Exposure to pesticides can kill frogs
Pesticides, fully authorised by the relevant authorities, and used in recommended amounts can lead to mortality rates of up to 100 percent on amphibians according to a new study in Germany.
A young European green toad (Bufo viridis) in a vineyard in southern Germany. Photo: Carsten
January 2013. A recent study has revealed that even the use of the recommended amount of agrochemicals can lead to mortality rates of 20 to 100 percent in common frogs (Rana temporaria). The study tested the risk of seven different chemicals; fungicides, herbicides and insecticides, and all were found to be damaging or lethal to frogs. However, the chemicals are still allowed because the testing methods did not check their effects on amphibians. The study was commissioned by the Federal Environment Agency and conducted by the Institute of Environmental Sciences Landau at the University of Koblenz-Landau.
"It's hard to comprehend that the pesticides have gone through the current authorization process but are still a direct threat to amphibians," said Carsten Brühl, who led the study. "Our laboratory tests show the effect on fully formed frogs, rather than tadpoles".
The tests that were conducted on these chemicals were undertaken on amphibians in the aquatic habitat, and mostly on tadpoles. The serious effects that are found mostly effect the land-based frog and toad populations were not taken into account.
The moist skin of frogs absorb pesticides in large quantities
Amphibians are the most threatened vertebrates worldwide. Possible causes of the decline of amphibians worldwide are thought to be competition with invasive species, increased ultraviolet radiation, global warming, infectious diseases and the loss of habitat. However, the impact of pesticides has not previously been suspected. This is because the evaluation of possible effects of pesticides had been inadequately tested and was not part of the authorization procedure for agrochemical products. Currently, only the effects on birds and mammals and aquatic organisms are tested.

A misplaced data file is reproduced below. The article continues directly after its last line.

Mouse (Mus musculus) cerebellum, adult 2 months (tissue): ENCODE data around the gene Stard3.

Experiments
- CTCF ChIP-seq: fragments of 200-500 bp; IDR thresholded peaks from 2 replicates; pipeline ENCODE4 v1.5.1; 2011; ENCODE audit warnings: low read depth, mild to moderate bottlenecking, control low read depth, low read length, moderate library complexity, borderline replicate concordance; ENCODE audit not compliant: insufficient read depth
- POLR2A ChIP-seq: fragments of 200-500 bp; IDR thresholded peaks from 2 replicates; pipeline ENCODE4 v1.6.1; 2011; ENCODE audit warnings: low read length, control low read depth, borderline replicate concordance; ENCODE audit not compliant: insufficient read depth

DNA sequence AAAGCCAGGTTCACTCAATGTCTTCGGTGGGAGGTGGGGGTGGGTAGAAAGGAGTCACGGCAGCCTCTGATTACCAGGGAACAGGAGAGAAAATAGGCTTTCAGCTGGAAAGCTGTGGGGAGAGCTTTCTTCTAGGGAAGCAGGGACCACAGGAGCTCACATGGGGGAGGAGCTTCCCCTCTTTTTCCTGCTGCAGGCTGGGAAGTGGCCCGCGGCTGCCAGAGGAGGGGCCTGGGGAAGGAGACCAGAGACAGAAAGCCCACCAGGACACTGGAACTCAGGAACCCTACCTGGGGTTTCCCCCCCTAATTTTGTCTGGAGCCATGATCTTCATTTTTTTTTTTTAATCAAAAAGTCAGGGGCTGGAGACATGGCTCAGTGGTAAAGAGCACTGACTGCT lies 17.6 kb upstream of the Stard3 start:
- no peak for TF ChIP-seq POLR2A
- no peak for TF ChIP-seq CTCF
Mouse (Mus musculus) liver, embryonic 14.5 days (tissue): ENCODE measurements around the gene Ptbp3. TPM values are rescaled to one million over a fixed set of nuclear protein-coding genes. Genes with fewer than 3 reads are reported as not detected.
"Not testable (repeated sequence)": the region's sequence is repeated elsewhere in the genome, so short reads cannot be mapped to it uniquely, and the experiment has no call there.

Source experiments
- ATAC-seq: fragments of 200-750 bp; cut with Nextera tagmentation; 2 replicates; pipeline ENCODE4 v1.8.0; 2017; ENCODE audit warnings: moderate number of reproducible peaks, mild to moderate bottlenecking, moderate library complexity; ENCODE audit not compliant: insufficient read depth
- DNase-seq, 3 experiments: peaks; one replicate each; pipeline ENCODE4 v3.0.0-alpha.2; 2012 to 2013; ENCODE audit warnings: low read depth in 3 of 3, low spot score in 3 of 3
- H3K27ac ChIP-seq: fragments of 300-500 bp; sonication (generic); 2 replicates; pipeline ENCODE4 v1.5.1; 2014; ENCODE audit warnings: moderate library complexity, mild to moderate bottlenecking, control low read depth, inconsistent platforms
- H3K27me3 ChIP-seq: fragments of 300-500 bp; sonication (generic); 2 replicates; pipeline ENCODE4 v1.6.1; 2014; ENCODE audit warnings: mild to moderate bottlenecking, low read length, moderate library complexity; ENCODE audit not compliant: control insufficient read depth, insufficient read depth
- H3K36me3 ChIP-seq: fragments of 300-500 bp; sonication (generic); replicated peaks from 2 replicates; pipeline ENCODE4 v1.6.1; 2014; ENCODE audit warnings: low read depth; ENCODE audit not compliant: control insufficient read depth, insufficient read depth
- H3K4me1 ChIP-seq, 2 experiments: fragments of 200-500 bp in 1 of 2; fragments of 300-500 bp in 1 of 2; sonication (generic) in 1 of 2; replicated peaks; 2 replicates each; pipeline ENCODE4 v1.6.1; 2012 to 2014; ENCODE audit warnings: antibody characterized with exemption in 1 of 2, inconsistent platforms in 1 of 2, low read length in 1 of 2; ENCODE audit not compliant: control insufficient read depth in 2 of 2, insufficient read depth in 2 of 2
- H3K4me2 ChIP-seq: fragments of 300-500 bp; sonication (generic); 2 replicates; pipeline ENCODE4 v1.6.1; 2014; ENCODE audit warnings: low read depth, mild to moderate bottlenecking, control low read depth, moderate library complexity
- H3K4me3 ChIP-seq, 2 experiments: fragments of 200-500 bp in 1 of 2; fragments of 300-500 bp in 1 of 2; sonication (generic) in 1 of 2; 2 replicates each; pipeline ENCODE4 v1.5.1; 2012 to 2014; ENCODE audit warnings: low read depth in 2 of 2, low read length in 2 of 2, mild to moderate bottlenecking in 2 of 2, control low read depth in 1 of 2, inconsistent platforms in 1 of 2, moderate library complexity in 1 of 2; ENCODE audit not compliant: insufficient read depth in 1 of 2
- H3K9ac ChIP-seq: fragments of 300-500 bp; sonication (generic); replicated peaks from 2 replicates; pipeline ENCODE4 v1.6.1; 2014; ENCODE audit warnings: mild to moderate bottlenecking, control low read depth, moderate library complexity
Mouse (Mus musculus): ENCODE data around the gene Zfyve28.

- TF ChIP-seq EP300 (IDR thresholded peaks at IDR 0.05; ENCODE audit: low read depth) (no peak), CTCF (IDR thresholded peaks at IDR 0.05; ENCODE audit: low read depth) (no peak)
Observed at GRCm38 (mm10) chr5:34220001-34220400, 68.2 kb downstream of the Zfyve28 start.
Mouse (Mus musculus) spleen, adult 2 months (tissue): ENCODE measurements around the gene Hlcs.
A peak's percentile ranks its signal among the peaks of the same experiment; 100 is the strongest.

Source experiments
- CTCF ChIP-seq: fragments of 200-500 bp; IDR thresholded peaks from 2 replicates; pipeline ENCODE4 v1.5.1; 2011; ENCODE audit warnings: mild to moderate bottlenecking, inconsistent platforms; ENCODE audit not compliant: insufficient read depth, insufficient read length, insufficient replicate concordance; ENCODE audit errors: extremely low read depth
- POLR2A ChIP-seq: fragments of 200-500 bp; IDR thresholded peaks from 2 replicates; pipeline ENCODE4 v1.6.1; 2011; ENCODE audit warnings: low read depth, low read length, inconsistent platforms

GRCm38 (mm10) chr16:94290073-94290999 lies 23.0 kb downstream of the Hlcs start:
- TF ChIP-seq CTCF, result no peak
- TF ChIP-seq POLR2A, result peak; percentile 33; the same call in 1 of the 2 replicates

Dangerous to birds and mammals
Even in birds and mammals, there has long been a discussion of whether pesticides are absorbed through the skin and how big the consequent risk is. The moist skin of frogs absorbs substances in much greater quantities, as it is in direct contact with the environment. So the danger of so-called dermal exposure is high.
Fatal to 100 percent
This attitude and testing process needs to be fundamentally rethought. The study tested recommended amounts of a fungicide named "Headline" on juvenile grass frogs and within an hour it lead to a mortality rate of 100 per cent. However, tests under different conditions, containing the same amount of the active substance, killed only 20 percent; the risk is probably in the additives used in each case or in the concentration used. Which substances are dangerous and how they work is still unclear and requires further research. This also applies to the potential effects of pesticides on rural populations.
Urgent action required
"Our study shows that urgent action is now," said Carsten Brühl. "Even farmers have an interest in conserving amphibians, as they are a key ally in destroying harmful insects. It is therefore imperative to use pesticides that do not endanger them."
Likewise pesticide risk assessment managers must deal with this issue and include land based amphibians in their analysis.
The study: "Terrestrial pesticide exposure of amphibians: An underestimated cause of global decline?" Carsten A. Brühl, Thomas Schmidt, Silvia Pieper, Annika Alscher. The study was published on 24 January 2013 in the journal "Scientific Reports (Nature)" ( www.nature.com / srep ).